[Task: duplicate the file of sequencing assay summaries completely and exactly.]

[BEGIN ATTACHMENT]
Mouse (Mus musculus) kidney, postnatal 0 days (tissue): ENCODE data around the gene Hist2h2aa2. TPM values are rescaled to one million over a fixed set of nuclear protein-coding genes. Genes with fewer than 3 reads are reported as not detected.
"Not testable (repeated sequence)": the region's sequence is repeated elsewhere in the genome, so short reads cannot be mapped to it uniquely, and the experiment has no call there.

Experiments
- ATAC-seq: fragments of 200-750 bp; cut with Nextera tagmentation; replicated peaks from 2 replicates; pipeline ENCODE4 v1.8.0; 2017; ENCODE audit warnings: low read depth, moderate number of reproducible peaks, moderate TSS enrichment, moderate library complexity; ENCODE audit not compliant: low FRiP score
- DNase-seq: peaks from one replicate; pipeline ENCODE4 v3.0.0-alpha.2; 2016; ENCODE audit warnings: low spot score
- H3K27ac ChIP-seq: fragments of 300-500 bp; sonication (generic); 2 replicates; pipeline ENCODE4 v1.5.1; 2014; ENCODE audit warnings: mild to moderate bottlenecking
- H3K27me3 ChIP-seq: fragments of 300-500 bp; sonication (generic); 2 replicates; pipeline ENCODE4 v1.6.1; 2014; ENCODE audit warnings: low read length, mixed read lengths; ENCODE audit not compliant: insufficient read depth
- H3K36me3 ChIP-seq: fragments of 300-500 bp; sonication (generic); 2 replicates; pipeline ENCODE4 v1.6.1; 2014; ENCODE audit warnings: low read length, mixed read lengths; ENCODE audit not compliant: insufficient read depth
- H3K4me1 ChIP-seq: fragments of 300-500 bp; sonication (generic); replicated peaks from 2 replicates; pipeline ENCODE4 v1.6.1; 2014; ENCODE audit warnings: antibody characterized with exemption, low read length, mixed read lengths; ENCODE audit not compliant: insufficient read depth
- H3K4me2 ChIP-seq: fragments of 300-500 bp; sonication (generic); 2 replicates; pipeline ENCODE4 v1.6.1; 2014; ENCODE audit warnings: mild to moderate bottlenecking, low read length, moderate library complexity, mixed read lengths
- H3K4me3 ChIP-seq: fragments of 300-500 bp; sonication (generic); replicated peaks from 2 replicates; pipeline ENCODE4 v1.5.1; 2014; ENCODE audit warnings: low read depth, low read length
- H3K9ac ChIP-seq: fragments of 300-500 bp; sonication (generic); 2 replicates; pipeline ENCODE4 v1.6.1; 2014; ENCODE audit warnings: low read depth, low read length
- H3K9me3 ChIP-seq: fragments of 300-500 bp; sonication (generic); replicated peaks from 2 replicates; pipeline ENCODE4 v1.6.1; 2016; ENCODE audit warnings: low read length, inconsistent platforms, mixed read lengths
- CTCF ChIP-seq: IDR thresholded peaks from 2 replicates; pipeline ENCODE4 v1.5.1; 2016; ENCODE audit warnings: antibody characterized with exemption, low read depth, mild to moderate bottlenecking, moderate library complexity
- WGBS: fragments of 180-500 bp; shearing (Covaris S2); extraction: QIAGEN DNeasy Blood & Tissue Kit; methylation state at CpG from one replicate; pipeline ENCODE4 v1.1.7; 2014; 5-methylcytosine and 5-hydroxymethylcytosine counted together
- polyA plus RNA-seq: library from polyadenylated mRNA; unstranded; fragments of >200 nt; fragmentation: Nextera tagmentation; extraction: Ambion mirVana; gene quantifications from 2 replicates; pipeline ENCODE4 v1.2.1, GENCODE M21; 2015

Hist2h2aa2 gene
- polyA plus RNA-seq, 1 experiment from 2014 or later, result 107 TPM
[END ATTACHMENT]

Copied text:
Mouse (Mus musculus) kidney, postnatal 0 days (tissue): ENCODE data around the gene Hist2h2aa2. TPM values are rescaled to one million over a fixed set of nuclear protein-coding genes. Genes with fewer than 3 reads are reported as not detected.
"Not testable (repeated sequence)": the region's sequence is repeated elsewhere in the genome, so short reads cannot be mapped to it uniquely, and the experiment has no call there.

Experiments
- ATAC-seq: fragments of 200-750 bp; cut with Nextera tagmentation; replicated peaks from 2 replicates; pipeline ENCODE4 v1.8.0; 2017; ENCODE audit warnings: low read depth, moderate number of reproducible peaks, moderate TSS enrichment, moderate library complexity; ENCODE audit not compliant: low FRiP score
- DNase-seq: peaks from one replicate; pipeline ENCODE4 v3.0.0-alpha.2; 2016; ENCODE audit warnings: low spot score
- H3K27ac ChIP-seq: fragments of 300-500 bp; sonication (generic); 2 replicates; pipeline ENCODE4 v1.5.1; 2014; ENCODE audit warnings: mild to moderate bottlenecking
- H3K27me3 ChIP-seq: fragments of 300-500 bp; sonication (generic); 2 replicates; pipeline ENCODE4 v1.6.1; 2014; ENCODE audit warnings: low read length, mixed read lengths; ENCODE audit not compliant: insufficient read depth
- H3K36me3 ChIP-seq: fragments of 300-500 bp; sonication (generic); 2 replicates; pipeline ENCODE4 v1.6.1; 2014; ENCODE audit warnings: low read length, mixed read lengths; ENCODE audit not compliant: insufficient read depth
- H3K4me1 ChIP-seq: fragments of 300-500 bp; sonication (generic); replicated peaks from 2 replicates; pipeline ENCODE4 v1.6.1; 2014; ENCODE audit warnings: antibody characterized with exemption, low read length, mixed read lengths; ENCODE audit not compliant: insufficient read depth
- H3K4me2 ChIP-seq: fragments of 300-500 bp; sonication (generic); 2 replicates; pipeline ENCODE4 v1.6.1; 2014; ENCODE audit warnings: mild to moderate bottlenecking, low read length, moderate library complexity, mixed read lengths
- H3K4me3 ChIP-seq: fragments of 300-500 bp; sonication (generic); replicated peaks from 2 replicates; pipeline ENCODE4 v1.5.1; 2014; ENCODE audit warnings: low read depth, low read length
- H3K9ac ChIP-seq: fragments of 300-500 bp; sonication (generic); 2 replicates; pipeline ENCODE4 v1.6.1; 2014; ENCODE audit warnings: low read depth, low read length
- H3K9me3 ChIP-seq: fragments of 300-500 bp; sonication (generic); replicated peaks from 2 replicates; pipeline ENCODE4 v1.6.1; 2016; ENCODE audit warnings: low read length, inconsistent platforms, mixed read lengths
- CTCF ChIP-seq: IDR thresholded peaks from 2 replicates; pipeline ENCODE4 v1.5.1; 2016; ENCODE audit warnings: antibody characterized with exemption, low read depth, mild to moderate bottlenecking, moderate library complexity
- WGBS: fragments of 180-500 bp; shearing (Covaris S2); extraction: QIAGEN DNeasy Blood & Tissue Kit; methylation state at CpG from one replicate; pipeline ENCODE4 v1.1.7; 2014; 5-methylcytosine and 5-hydroxymethylcytosine counted together
- polyA plus RNA-seq: library from polyadenylated mRNA; unstranded; fragments of >200 nt; fragmentation: Nextera tagmentation; extraction: Ambion mirVana; gene quantifications from 2 replicates; pipeline ENCODE4 v1.2.1, GENCODE M21; 2015

Hist2h2aa2 gene
- polyA plus RNA-seq, 1 experiment from 2014 or later, result 107 TPM